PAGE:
Destinations and the journeys that accompany them are continually adapting and diversifying for the coming trends in travel. Destination management has become increasingly important as tourism leaders coordinate the management of all elements that make up a destination, including the attractions, amenities, access, marketing, and pricing. But what actually defines a particular place from a tourism perspective? The following aspects factor into the many ways we explore and adventure through a destination to ultimately shape its identity.
Where a destination is located is the most obvious factor. Geographically, destinations can be defined as individual towns, cities, regions (such as states), countries or routes comprised of multiple locations often linked together through a particular theme. Destinations that are part of a larger route will often partner with other businesses and vendors to create a more streamlined and accessible experience for travelers. To learn more about the creation of a route where businesses are partnering together, read more about Solimar’s work along the Lewis and Clark National Historic Trail.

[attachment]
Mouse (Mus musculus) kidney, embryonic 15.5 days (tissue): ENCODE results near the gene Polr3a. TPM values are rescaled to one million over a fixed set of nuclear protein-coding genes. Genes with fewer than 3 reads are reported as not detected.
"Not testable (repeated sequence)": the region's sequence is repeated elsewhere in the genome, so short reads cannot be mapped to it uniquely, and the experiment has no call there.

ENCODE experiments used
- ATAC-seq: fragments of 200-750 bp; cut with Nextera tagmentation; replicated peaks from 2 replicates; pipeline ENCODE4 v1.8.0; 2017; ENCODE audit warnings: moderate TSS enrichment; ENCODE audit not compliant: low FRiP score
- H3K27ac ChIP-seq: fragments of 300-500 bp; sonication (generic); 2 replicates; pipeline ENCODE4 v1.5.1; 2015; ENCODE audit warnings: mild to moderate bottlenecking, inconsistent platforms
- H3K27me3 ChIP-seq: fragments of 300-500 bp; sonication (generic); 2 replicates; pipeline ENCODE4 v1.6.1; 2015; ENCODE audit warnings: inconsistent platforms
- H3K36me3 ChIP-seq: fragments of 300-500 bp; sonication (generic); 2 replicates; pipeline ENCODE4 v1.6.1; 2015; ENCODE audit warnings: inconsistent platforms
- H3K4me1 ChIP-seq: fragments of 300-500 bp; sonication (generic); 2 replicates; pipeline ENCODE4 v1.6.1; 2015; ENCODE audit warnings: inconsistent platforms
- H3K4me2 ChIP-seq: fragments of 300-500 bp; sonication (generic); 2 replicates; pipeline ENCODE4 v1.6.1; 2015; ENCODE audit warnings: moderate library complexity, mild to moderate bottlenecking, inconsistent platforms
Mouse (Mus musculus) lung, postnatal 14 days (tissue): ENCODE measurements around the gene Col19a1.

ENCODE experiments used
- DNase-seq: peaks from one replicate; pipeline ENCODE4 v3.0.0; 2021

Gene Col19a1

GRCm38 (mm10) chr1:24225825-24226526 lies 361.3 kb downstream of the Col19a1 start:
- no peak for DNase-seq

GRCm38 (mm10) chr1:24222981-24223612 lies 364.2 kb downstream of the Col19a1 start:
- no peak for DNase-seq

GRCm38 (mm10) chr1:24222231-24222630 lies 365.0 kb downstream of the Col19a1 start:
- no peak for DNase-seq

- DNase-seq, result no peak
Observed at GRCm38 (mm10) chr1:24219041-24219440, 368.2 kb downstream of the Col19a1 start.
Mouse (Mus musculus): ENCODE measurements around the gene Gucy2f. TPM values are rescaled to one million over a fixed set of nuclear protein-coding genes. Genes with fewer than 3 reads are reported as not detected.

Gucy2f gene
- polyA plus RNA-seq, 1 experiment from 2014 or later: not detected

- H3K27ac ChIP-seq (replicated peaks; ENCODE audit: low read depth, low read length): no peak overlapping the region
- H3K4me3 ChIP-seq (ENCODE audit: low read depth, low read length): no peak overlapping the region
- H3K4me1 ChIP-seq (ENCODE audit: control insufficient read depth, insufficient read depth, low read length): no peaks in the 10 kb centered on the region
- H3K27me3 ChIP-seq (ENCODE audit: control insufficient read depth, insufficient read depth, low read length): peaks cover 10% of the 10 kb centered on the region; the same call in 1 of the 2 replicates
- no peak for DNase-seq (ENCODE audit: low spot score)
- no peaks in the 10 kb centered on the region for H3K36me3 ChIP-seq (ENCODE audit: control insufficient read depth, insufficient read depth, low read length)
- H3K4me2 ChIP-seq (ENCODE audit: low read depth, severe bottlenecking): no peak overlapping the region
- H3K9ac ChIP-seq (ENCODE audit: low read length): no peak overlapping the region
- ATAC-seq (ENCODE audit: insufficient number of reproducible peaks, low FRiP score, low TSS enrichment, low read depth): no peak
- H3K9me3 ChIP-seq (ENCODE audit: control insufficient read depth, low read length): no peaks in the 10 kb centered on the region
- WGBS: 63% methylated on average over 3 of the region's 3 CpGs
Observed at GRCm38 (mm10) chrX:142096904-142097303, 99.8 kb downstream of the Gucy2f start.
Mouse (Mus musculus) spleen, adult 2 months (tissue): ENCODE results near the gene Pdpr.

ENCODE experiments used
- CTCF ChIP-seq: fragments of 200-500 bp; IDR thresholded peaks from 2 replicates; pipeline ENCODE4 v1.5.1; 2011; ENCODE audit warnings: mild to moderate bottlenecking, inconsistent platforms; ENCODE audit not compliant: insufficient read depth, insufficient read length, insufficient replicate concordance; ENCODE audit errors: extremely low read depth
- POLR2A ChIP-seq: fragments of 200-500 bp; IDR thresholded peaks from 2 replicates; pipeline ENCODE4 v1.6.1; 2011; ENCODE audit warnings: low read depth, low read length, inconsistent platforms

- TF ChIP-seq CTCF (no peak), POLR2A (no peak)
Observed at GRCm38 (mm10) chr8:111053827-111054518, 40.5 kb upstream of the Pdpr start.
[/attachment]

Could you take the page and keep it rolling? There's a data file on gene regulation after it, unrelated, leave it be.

Destinations are also often defined by the area’s attractions. If your location is famous for its national parks, for example, consider centering management efforts around carrying capacity to protect biodiversity while reducing overcrowding to ensure an enjoyable visitor experience. The key attractions of a place is also vital for establishing a brand identity and marketing to potential customers.
For example, the owner of a hotel in Armenia may recognize that their clientele is mainly travelers with an appreciation for the country’s local culture and gastronomy. This hotel might partner with local businesses that offer master classes in local handicrafts or wineries that offer tastings, and create a package with these stakeholders. This strategy creates a more attractive experience for visitors while encouraging them to stay longer and increase their spending.
3. Target Market
It is crucial to remain cognizant of the buyer persona when creating, marketing and defining a tourism destination. Are people coming to your destination to relax, to learn, or to explore? Emerging destinations may choose to analyze their suppliers by conducting data analytics online or by doing market research collection through the use of customer surveys. This research will provide excellent insight into partnership opportunities, pricing structures and target markets.
Over the years, Solimar International has consulted with hundreds of tourism destinations and destination management organizations to help them in their journey towards developing and operating in a sustainable way. Read more about some of our projects here.